To add users, select the Advanced Properties of an encrypted file and click the Details button. Individual users may add other users (but not groups) from the local machine or from the Active Directory, provided the added users have a valid certificate for the EFS.

See Figure 2 for an illustration of encryption attributes.

Figure 2: Encryption Attibutes

Figure 2: Encryption Attibutes

EFS over WebDAV

Web-based Distributed Authoring and Versioning (WebDAV) is a file access protocol described in Extensible Markup Language (XML). It uses the Hypertext Transfer Protocol (HTTP) and runs over existing Internet infrastructure—for example, firewalls and routers.

EFS, combined with WebDAV folders, provides simple and secure ways to share sensitive data across networks. EFS with WebDAV eliminates the need to purchase specialized software to securely share encrypted files. The strong encryption capabilities of EFS, combined with the file-sharing functionality in Windows XP Professional, simplifies the process of sharing sensitive data. You can store files on common file servers—or on Internet communities, such as Microsoft Network ( — for easy access while maintaining strong security through EFS.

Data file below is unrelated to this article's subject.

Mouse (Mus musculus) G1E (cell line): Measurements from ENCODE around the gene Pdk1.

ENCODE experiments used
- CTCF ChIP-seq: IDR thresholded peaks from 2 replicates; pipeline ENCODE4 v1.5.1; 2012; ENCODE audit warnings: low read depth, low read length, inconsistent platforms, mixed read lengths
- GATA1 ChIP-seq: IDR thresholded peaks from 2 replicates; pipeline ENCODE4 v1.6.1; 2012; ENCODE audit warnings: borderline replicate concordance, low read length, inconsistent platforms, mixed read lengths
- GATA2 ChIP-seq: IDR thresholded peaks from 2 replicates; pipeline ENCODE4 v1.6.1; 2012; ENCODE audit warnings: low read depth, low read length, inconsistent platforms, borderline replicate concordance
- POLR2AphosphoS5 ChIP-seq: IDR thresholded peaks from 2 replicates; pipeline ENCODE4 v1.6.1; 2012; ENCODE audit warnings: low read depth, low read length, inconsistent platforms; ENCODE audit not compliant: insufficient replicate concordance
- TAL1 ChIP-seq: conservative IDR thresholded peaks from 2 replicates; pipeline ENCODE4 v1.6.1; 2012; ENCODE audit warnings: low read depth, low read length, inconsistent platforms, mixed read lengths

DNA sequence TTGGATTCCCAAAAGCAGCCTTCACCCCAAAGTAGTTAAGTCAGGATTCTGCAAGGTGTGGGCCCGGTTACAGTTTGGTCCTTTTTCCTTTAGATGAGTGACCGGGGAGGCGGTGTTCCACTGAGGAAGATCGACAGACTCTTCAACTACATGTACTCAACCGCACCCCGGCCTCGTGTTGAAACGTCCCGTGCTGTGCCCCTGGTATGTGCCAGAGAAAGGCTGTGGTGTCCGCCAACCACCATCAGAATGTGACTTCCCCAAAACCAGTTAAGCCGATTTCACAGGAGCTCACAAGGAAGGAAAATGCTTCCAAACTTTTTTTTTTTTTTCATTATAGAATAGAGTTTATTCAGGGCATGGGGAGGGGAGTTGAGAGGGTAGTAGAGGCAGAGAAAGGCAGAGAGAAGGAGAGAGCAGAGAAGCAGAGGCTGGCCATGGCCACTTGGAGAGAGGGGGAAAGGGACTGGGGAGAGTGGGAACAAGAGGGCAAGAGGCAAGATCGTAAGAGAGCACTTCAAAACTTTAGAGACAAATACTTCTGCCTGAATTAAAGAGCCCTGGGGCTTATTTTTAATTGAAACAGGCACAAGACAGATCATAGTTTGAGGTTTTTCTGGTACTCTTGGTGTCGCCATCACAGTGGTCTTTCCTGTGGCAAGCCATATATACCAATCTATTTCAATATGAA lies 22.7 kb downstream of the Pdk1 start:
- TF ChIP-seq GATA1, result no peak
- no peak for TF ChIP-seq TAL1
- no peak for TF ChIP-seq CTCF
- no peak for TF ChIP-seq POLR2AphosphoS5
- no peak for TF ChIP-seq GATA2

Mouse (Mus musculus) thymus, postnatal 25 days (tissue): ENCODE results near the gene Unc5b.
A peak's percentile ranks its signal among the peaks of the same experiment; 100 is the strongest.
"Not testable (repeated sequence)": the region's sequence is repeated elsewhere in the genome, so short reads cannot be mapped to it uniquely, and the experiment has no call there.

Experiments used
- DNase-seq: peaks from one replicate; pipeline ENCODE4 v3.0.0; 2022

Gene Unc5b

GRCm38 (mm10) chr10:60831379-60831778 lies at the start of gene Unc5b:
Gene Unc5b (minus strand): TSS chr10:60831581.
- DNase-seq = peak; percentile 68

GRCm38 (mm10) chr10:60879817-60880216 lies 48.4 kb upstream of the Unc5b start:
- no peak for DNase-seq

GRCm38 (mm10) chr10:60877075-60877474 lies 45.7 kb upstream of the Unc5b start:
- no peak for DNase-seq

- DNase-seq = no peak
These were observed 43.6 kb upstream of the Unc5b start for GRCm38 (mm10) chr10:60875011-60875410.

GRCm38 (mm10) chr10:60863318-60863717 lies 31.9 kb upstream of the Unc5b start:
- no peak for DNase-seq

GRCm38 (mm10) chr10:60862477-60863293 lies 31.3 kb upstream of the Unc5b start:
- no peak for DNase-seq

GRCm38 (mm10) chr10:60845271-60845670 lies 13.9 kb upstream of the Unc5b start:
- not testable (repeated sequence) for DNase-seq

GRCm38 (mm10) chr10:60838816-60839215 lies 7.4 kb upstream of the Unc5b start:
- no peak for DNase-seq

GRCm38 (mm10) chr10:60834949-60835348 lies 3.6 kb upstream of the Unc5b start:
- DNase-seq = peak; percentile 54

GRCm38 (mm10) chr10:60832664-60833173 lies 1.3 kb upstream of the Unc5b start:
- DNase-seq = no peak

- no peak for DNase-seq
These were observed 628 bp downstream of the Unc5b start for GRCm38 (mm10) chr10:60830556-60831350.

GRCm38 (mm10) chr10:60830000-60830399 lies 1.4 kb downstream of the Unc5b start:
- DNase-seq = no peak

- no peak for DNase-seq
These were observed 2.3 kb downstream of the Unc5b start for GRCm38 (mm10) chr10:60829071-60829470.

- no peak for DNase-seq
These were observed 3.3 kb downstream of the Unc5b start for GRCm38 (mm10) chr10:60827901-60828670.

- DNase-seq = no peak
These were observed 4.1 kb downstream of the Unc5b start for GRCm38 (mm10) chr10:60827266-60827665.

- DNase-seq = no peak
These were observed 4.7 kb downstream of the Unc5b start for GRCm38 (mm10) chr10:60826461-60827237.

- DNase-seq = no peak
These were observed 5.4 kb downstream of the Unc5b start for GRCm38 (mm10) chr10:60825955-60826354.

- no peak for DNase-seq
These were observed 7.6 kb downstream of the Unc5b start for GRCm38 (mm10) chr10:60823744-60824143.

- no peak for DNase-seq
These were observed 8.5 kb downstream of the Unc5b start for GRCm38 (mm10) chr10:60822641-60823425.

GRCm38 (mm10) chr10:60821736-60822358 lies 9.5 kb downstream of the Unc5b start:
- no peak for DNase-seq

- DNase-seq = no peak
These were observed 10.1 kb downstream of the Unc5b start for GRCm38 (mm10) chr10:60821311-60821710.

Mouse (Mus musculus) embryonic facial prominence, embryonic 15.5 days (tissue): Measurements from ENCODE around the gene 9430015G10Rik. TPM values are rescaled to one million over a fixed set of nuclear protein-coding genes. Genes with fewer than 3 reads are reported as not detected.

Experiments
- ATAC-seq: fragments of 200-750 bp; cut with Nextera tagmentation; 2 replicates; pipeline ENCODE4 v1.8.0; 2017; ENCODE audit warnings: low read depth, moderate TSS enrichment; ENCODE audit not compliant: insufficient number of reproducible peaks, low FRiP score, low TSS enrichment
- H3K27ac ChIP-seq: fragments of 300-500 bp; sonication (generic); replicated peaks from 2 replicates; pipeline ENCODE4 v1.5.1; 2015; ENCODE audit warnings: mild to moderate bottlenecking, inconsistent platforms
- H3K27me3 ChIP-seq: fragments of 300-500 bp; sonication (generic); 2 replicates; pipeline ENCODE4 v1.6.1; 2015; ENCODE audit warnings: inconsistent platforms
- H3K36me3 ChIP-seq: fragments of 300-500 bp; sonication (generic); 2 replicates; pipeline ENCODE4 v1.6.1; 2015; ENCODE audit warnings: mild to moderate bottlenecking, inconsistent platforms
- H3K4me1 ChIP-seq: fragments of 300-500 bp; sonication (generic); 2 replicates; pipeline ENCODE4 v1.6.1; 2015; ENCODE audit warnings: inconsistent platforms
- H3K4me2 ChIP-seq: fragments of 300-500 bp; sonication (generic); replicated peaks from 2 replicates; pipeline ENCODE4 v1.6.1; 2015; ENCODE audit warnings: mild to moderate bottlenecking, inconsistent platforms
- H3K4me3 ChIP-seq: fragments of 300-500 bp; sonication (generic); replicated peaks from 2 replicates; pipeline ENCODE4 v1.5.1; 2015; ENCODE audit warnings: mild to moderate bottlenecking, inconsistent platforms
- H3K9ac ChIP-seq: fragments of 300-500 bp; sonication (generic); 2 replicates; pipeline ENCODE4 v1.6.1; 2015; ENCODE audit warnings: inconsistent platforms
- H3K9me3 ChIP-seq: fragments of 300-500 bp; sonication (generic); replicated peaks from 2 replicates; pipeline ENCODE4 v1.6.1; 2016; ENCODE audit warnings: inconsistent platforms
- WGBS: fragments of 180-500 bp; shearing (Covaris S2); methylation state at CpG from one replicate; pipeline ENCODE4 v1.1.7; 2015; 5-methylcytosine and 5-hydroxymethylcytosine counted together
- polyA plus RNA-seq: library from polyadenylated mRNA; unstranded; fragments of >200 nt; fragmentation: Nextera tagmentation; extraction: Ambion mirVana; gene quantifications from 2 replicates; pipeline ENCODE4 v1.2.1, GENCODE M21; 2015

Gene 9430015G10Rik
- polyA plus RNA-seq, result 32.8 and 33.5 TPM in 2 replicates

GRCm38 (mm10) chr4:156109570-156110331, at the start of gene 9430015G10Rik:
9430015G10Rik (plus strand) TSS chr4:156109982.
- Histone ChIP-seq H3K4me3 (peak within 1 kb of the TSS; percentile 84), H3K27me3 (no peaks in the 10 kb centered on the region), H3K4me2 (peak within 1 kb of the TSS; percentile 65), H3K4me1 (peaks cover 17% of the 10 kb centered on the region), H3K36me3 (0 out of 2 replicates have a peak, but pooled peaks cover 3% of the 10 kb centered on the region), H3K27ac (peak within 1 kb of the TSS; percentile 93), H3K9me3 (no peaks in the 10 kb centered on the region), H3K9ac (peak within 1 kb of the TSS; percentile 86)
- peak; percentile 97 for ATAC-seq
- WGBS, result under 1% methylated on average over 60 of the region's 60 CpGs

EFS with WebDAV folders facilitate numerous collaboration scenarios for organizations that want to achieve simple security solutions without deploying complex infrastructure or expensive technologies.

Encrypted Offline Files (Client-side Caching)

Windows 2000 introduced client-side caching, also known as Offline Files. This is a Microsoft IntelliMirror™ management technology that allows network users to access files on network shares — even when the client computer is disconnected from the network.

When a mobile user views a share while disconnected from the network, he or she can still browse, read, and edit files, because these files have been cached on the client computer. When the user connects to the server at a later time, the system reconciles the changes with the older versions of the documents on the server.

The Windows XP Professional client now allows offline files and folders to be encrypted using EFS. This feature is especially attractive for traveling professionals who need to work offline and maintain the security of their data.

See Figure 3 for an illustration showing options for encrypting the Offline Files database.

Figure 3: Encrypting the Offline Files Database